U.S. President Donald Trump's critics disregard reality by arguing that his decision to pull back American forces in northern Syria will lead to an imminent peace operation there by Turkey, two experts said Tuesday.
In an op-ed in The Wall Street Journal, Michael Doran, a senior fellow at the Hudson Institute, and Mike Reynolds, an academician at Princeton University, said labeling Turkey's objections to arming the YPG terror organization 'anti-Kurdish' is ignorant.
"To dismiss Ankara’s objections to America’s arming of the YPG as mere anti-Kurdish bigotry is ignorant, akin to labeling the fight against al Qaeda as Islamophobia," they wrote.
Referring to critics of Trump's decision to pull back U.S. troops from northern Syria, they said they disregard reality.
"Turkey’s determination to secure its southern border against the YPG is a wanton impulse, in the prevailing view. But the YPG has substantial ties to the Kurdistan Workers’ Party, the PKK, as then-Defense Secretary Ash Carter testified before Congress in April 2016," they said.
They also said that critics of Turkey's purchase of Russia’s S-400 air defense missile system which led to "rupturing the U.S.-Turkey relationship" is an oversimplification.
‘Turkey's three grievances’
The op-ed, titled "Turkey Has Legitimate Grievances Against the U.S.," listed Turkey's three grievances:
"First, America’s diffident Syria policy. Ankara followed Washington’s lead in backing the Syrian people’s attempt to overthrow the dictator Bashar Assad. But when Turkey shot down a Russian combat jet violating its airspace in 2015, President Obama treated the episode more as a bilateral spat between third parties than as a conflict between America’s key regional ally and a more powerful adversary of U.S. interests. Left on its own, Ankara realized it had little choice but to accommodate Moscow. Vladimir Putin’s steadfastness trumped Mr. Obama’s aloofness."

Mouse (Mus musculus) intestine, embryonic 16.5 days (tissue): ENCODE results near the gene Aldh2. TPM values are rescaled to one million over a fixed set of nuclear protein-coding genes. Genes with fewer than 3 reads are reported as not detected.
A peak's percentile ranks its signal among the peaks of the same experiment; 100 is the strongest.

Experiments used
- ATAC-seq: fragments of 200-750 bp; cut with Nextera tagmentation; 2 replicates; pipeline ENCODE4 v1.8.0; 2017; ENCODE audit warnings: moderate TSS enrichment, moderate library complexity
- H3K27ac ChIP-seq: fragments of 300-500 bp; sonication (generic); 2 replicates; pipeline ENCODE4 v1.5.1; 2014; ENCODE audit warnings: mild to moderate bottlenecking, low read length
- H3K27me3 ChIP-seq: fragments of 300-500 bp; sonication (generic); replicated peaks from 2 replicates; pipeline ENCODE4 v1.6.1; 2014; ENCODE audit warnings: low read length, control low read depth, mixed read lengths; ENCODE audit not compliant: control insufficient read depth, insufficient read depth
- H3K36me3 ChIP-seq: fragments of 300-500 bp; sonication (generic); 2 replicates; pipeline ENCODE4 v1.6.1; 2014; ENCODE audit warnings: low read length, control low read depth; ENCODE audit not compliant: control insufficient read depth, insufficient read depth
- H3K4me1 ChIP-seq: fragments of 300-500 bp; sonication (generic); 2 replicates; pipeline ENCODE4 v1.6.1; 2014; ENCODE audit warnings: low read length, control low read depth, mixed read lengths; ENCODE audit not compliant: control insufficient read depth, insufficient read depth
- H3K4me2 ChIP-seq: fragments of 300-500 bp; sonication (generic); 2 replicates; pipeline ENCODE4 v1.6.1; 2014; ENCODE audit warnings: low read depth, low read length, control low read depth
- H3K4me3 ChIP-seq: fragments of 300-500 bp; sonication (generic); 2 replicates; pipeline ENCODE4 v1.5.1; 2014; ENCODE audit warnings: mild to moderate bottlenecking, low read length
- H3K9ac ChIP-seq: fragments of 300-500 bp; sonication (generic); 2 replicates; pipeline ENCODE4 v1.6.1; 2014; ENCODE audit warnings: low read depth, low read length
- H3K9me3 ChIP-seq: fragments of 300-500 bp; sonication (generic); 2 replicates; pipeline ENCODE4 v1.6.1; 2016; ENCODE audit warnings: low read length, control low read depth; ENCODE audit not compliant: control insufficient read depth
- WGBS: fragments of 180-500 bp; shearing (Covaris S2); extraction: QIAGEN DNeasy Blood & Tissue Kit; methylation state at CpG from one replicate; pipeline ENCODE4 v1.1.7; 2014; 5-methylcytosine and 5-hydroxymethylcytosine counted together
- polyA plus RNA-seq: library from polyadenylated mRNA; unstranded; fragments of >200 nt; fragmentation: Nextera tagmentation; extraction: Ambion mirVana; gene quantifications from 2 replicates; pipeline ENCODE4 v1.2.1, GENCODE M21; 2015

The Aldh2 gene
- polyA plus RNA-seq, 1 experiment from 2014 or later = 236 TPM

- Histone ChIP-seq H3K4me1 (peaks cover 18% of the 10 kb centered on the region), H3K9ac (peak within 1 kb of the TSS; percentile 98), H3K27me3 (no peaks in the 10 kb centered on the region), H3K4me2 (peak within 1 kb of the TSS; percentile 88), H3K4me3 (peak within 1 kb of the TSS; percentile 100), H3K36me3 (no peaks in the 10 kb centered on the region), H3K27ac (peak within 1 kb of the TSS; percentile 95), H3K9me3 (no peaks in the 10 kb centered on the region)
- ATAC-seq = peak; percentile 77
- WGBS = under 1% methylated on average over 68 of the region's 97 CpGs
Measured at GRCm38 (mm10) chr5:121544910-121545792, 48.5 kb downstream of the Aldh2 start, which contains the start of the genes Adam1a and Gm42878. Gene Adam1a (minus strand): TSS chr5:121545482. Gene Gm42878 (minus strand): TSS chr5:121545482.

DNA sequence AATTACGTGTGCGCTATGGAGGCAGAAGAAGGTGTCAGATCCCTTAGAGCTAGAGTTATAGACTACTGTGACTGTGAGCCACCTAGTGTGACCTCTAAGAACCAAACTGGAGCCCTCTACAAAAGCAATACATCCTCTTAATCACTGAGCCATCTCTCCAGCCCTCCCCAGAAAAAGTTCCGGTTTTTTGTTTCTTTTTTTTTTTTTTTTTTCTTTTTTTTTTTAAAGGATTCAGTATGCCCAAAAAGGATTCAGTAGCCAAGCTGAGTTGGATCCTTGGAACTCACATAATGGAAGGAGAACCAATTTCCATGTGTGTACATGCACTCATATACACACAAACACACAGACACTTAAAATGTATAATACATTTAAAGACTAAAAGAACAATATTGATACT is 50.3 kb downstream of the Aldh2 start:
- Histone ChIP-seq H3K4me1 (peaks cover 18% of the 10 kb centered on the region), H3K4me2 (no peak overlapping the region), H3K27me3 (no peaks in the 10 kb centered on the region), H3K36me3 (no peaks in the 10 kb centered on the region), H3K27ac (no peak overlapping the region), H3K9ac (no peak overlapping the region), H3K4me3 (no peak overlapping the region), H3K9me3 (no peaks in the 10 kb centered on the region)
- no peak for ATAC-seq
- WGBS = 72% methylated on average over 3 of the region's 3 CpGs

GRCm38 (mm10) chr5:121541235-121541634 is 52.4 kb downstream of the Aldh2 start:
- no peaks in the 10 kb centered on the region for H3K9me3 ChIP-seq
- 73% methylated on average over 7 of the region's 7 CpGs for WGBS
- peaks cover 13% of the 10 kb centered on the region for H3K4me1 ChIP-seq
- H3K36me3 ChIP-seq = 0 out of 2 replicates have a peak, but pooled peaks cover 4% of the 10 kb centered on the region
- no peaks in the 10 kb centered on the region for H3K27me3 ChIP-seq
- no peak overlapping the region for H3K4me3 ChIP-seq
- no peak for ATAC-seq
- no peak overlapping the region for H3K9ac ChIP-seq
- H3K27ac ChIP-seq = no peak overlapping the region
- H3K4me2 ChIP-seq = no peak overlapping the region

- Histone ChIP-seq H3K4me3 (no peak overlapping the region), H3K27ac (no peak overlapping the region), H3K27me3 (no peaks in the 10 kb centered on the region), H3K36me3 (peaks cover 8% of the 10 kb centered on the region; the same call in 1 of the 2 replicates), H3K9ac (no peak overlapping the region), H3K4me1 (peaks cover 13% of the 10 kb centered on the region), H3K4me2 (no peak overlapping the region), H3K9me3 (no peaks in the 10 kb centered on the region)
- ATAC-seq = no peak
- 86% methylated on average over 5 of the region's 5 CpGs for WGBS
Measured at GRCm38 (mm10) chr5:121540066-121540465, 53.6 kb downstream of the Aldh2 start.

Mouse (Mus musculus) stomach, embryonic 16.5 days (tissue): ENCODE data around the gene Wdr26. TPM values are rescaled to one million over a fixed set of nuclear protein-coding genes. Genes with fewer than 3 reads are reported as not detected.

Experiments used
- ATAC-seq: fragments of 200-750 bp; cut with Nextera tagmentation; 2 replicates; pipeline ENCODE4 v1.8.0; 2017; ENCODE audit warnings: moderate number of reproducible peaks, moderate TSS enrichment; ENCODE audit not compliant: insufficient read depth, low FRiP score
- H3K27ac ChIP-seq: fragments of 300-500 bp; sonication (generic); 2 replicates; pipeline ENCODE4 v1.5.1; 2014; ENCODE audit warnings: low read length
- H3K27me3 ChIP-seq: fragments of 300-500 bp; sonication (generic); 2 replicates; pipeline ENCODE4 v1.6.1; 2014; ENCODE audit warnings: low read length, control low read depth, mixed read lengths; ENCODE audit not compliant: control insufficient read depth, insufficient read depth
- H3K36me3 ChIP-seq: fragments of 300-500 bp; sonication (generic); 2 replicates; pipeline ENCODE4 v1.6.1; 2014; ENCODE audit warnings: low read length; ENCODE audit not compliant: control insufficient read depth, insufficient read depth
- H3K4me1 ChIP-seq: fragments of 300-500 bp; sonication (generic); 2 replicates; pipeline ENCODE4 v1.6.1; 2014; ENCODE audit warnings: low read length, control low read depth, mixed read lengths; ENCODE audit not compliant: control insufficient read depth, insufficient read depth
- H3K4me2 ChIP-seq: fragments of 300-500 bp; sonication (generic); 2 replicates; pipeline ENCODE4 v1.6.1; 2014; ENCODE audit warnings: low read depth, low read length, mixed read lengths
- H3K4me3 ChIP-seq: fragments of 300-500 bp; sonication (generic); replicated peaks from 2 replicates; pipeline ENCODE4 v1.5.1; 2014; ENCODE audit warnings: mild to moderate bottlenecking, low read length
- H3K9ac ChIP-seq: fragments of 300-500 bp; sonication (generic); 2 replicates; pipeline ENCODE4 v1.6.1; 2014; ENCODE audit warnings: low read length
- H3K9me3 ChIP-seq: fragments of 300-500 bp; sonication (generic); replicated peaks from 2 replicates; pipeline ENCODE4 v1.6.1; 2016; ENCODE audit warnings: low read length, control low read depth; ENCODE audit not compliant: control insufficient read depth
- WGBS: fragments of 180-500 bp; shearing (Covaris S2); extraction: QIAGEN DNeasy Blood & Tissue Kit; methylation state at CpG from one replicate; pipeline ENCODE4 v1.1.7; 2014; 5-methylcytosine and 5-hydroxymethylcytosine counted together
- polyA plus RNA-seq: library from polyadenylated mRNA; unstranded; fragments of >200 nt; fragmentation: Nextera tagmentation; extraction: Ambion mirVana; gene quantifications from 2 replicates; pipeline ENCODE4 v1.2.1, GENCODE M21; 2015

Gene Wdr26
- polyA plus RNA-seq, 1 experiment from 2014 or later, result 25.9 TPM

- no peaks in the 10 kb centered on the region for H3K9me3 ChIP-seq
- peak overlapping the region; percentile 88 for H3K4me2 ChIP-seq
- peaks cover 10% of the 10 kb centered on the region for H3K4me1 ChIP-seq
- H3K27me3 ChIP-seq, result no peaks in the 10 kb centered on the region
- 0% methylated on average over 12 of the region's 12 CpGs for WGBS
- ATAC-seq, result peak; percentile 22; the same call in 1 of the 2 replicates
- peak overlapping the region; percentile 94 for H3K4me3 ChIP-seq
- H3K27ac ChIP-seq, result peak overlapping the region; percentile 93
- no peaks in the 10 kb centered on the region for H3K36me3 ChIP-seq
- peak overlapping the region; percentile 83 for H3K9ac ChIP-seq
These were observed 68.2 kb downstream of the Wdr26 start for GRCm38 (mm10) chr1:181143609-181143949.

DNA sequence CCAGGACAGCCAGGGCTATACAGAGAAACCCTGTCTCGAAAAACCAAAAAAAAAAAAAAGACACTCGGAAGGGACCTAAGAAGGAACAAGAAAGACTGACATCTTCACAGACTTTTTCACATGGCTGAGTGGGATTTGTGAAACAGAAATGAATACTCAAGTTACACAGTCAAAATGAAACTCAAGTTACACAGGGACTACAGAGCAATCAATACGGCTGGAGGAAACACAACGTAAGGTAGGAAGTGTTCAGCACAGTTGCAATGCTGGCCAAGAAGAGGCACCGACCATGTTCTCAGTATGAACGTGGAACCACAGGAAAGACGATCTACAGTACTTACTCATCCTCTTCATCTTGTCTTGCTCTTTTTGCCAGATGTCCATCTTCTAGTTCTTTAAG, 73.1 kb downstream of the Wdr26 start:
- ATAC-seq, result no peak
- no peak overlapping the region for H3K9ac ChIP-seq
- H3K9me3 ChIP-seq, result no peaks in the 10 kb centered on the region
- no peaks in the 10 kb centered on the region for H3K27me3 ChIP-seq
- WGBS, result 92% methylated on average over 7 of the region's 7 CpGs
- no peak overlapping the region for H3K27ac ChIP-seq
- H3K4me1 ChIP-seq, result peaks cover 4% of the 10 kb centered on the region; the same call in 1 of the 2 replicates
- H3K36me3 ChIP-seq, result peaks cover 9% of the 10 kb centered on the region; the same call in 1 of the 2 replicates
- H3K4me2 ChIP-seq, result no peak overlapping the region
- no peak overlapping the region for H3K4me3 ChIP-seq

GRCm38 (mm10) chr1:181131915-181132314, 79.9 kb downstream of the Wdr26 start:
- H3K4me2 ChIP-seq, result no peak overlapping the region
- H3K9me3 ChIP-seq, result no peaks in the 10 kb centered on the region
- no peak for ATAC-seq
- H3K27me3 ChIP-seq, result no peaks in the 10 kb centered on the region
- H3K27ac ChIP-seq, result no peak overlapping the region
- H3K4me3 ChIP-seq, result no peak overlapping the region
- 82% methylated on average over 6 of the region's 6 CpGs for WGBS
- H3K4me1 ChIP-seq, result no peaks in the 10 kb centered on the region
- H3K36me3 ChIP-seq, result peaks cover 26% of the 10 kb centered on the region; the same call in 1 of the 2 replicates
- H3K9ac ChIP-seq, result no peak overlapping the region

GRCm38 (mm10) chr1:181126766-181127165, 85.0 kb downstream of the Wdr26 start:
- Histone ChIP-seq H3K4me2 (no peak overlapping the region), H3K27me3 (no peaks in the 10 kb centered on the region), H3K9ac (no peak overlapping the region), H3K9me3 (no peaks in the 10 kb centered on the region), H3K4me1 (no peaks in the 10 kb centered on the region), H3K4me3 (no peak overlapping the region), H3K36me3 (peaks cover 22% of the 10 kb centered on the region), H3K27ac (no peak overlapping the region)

They stated that this paved the way for the relationship that begot the S-400 deal.
For the second issue, they said Fetullah Terrorist Organization (FETO) leader Fetullah Gulen's residence in the U.S. was defined by James Jeffrey, a former ambassador to Ankara, as "embarrassing" and added: "How, many Turks ask, can the U.S. harbor such a despicable figure?"
The piece depicted the third grievance as "most consequential" as the Obama administration decided to arm and train YPG terrorists as well as embed U.S. special forces with them in 2016.
"Rather than work with Turkey, the U.S. chose to support the Syrian wing of the PKK, which the Turkish public holds responsible for decades of warfare and tens of thousands of deaths. The PKK represents a grave threat to the Turkish Republic, and Turks across the political spectrum loathe it."